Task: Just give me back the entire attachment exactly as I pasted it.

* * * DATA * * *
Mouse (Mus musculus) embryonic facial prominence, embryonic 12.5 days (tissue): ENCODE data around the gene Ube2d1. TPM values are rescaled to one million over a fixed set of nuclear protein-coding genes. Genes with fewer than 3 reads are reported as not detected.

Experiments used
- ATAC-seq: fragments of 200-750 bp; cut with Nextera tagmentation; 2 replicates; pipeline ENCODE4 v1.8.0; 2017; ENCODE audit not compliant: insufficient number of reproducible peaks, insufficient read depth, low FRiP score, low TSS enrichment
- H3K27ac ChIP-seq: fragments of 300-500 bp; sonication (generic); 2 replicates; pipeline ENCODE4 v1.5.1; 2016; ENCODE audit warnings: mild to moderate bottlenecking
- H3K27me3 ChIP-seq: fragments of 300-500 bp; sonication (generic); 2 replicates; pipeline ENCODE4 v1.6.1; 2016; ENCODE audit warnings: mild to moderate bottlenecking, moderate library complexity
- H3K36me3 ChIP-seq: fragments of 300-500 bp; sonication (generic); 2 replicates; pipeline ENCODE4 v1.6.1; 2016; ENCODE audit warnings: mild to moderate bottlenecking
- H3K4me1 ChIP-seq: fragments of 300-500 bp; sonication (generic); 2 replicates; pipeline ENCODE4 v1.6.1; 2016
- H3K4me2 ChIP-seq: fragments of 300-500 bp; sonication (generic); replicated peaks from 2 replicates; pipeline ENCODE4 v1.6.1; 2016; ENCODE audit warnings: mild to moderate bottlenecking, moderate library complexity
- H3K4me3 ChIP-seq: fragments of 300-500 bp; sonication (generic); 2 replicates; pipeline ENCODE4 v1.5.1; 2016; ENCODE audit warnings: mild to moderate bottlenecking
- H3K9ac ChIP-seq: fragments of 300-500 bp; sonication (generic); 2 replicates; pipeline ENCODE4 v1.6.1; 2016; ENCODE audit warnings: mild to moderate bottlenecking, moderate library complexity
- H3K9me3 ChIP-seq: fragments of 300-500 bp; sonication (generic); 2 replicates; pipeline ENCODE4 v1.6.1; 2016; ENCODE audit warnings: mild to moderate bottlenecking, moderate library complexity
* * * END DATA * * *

Mouse (Mus musculus) embryonic facial prominence, embryonic 12.5 days (tissue): ENCODE data around the gene Ube2d1. TPM values are rescaled to one million over a fixed set of nuclear protein-coding genes. Genes with fewer than 3 reads are reported as not detected.

Experiments used
- ATAC-seq: fragments of 200-750 bp; cut with Nextera tagmentation; 2 replicates; pipeline ENCODE4 v1.8.0; 2017; ENCODE audit not compliant: insufficient number of reproducible peaks, insufficient read depth, low FRiP score, low TSS enrichment
- H3K27ac ChIP-seq: fragments of 300-500 bp; sonication (generic); 2 replicates; pipeline ENCODE4 v1.5.1; 2016; ENCODE audit warnings: mild to moderate bottlenecking
- H3K27me3 ChIP-seq: fragments of 300-500 bp; sonication (generic); 2 replicates; pipeline ENCODE4 v1.6.1; 2016; ENCODE audit warnings: mild to moderate bottlenecking, moderate library complexity
- H3K36me3 ChIP-seq: fragments of 300-500 bp; sonication (generic); 2 replicates; pipeline ENCODE4 v1.6.1; 2016; ENCODE audit warnings: mild to moderate bottlenecking
- H3K4me1 ChIP-seq: fragments of 300-500 bp; sonication (generic); 2 replicates; pipeline ENCODE4 v1.6.1; 2016
- H3K4me2 ChIP-seq: fragments of 300-500 bp; sonication (generic); replicated peaks from 2 replicates; pipeline ENCODE4 v1.6.1; 2016; ENCODE audit warnings: mild to moderate bottlenecking, moderate library complexity
- H3K4me3 ChIP-seq: fragments of 300-500 bp; sonication (generic); 2 replicates; pipeline ENCODE4 v1.5.1; 2016; ENCODE audit warnings: mild to moderate bottlenecking
- H3K9ac ChIP-seq: fragments of 300-500 bp; sonication (generic); 2 replicates; pipeline ENCODE4 v1.6.1; 2016; ENCODE audit warnings: mild to moderate bottlenecking, moderate library complexity
- H3K9me3 ChIP-seq: fragments of 300-500 bp; sonication (generic); 2 replicates; pipeline ENCODE4 v1.6.1; 2016; ENCODE audit warnings: mild to moderate bottlenecking, moderate library complexity